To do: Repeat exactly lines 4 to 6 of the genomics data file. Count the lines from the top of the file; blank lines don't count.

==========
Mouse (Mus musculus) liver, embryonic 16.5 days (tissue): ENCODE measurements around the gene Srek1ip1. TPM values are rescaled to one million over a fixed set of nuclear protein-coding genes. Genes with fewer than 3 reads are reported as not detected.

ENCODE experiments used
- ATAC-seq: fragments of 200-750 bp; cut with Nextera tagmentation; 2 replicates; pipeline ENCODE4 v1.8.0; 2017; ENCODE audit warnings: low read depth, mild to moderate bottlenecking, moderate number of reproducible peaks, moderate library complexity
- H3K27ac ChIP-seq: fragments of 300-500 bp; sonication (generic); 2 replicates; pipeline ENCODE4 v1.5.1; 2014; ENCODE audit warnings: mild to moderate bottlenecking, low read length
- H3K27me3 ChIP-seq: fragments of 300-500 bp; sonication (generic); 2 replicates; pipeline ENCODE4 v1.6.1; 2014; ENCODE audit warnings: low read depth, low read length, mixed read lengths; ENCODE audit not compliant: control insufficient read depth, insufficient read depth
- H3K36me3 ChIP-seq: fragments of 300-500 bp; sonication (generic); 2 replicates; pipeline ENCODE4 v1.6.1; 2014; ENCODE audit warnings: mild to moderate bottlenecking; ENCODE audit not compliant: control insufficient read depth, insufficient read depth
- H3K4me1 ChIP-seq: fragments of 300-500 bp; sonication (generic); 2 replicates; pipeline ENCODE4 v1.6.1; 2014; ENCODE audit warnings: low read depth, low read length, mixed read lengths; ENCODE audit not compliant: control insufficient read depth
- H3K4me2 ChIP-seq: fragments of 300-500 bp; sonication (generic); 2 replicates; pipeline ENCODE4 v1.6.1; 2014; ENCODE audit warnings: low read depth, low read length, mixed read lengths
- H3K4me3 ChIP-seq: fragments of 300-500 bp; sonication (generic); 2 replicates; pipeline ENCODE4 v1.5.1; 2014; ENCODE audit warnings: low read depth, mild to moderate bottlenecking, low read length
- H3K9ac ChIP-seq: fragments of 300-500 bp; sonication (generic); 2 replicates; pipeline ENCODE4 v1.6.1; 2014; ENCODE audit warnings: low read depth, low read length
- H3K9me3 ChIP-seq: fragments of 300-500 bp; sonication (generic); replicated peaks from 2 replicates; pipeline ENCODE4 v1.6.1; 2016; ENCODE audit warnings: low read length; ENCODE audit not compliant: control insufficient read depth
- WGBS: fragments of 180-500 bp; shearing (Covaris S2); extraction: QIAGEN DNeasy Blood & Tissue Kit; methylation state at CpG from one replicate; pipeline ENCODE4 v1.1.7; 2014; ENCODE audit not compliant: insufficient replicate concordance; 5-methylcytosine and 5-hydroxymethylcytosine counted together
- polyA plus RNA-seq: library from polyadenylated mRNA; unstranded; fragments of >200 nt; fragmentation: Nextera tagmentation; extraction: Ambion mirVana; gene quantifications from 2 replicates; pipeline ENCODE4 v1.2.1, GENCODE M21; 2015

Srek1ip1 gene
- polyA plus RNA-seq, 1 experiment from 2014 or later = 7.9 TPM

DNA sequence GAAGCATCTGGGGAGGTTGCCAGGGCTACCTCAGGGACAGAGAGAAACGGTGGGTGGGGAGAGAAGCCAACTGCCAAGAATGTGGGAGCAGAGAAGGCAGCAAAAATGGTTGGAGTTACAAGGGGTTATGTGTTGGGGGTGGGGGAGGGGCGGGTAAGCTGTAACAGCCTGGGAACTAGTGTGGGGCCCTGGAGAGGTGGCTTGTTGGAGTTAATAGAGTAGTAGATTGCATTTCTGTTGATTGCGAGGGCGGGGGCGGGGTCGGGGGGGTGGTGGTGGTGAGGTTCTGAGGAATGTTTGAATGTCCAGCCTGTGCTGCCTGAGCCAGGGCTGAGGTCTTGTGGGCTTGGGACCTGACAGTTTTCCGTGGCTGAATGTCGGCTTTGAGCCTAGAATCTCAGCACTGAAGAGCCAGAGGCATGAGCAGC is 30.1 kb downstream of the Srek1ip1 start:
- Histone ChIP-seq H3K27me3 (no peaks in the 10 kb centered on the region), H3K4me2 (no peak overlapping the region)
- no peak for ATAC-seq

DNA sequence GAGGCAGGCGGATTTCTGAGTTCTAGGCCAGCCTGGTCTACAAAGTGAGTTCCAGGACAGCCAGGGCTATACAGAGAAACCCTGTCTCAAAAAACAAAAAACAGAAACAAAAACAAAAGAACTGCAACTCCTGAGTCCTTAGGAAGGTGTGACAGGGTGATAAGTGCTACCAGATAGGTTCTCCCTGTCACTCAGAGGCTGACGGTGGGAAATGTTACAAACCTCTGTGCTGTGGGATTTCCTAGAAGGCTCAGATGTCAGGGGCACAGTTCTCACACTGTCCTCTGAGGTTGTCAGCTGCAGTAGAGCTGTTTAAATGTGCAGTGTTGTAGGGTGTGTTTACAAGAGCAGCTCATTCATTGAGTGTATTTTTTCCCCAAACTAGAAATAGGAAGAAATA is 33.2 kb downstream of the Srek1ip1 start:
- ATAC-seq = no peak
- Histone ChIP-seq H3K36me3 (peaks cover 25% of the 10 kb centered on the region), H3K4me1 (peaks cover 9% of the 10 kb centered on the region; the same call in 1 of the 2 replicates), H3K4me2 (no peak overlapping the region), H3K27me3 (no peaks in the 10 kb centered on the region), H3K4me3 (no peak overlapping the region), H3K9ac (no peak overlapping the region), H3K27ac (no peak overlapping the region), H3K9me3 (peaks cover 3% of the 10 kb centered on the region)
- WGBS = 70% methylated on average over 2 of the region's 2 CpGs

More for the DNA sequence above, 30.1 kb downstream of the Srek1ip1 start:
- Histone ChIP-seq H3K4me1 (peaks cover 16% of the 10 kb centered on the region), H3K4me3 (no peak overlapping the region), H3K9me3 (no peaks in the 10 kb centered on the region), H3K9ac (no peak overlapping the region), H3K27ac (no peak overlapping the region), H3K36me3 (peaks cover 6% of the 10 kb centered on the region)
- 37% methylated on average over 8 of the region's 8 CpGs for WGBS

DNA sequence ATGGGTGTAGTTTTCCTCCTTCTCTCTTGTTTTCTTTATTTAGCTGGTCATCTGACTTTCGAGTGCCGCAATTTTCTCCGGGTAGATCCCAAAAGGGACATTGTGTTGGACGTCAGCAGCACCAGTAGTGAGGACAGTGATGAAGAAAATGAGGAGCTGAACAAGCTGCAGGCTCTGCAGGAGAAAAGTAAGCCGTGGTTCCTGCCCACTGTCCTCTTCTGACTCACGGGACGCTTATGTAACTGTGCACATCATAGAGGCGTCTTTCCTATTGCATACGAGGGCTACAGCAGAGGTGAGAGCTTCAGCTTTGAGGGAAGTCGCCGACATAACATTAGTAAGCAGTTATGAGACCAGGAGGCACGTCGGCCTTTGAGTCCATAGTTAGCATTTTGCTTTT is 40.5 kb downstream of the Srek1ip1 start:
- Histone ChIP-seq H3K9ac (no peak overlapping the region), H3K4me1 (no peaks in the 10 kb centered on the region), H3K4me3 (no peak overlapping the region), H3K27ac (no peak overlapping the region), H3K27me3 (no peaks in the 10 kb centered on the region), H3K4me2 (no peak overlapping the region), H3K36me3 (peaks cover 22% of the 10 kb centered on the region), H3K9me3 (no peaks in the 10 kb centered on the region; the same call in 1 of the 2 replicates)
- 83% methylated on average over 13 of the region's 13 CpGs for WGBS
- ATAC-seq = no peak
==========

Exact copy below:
- H3K27ac ChIP-seq: fragments of 300-500 bp; sonication (generic); 2 replicates; pipeline ENCODE4 v1.5.1; 2014; ENCODE audit warnings: mild to moderate bottlenecking, low read length
- H3K27me3 ChIP-seq: fragments of 300-500 bp; sonication (generic); 2 replicates; pipeline ENCODE4 v1.6.1; 2014; ENCODE audit warnings: low read depth, low read length, mixed read lengths; ENCODE audit not compliant: control insufficient read depth, insufficient read depth
- H3K36me3 ChIP-seq: fragments of 300-500 bp; sonication (generic); 2 replicates; pipeline ENCODE4 v1.6.1; 2014; ENCODE audit warnings: mild to moderate bottlenecking; ENCODE audit not compliant: control insufficient read depth, insufficient read depth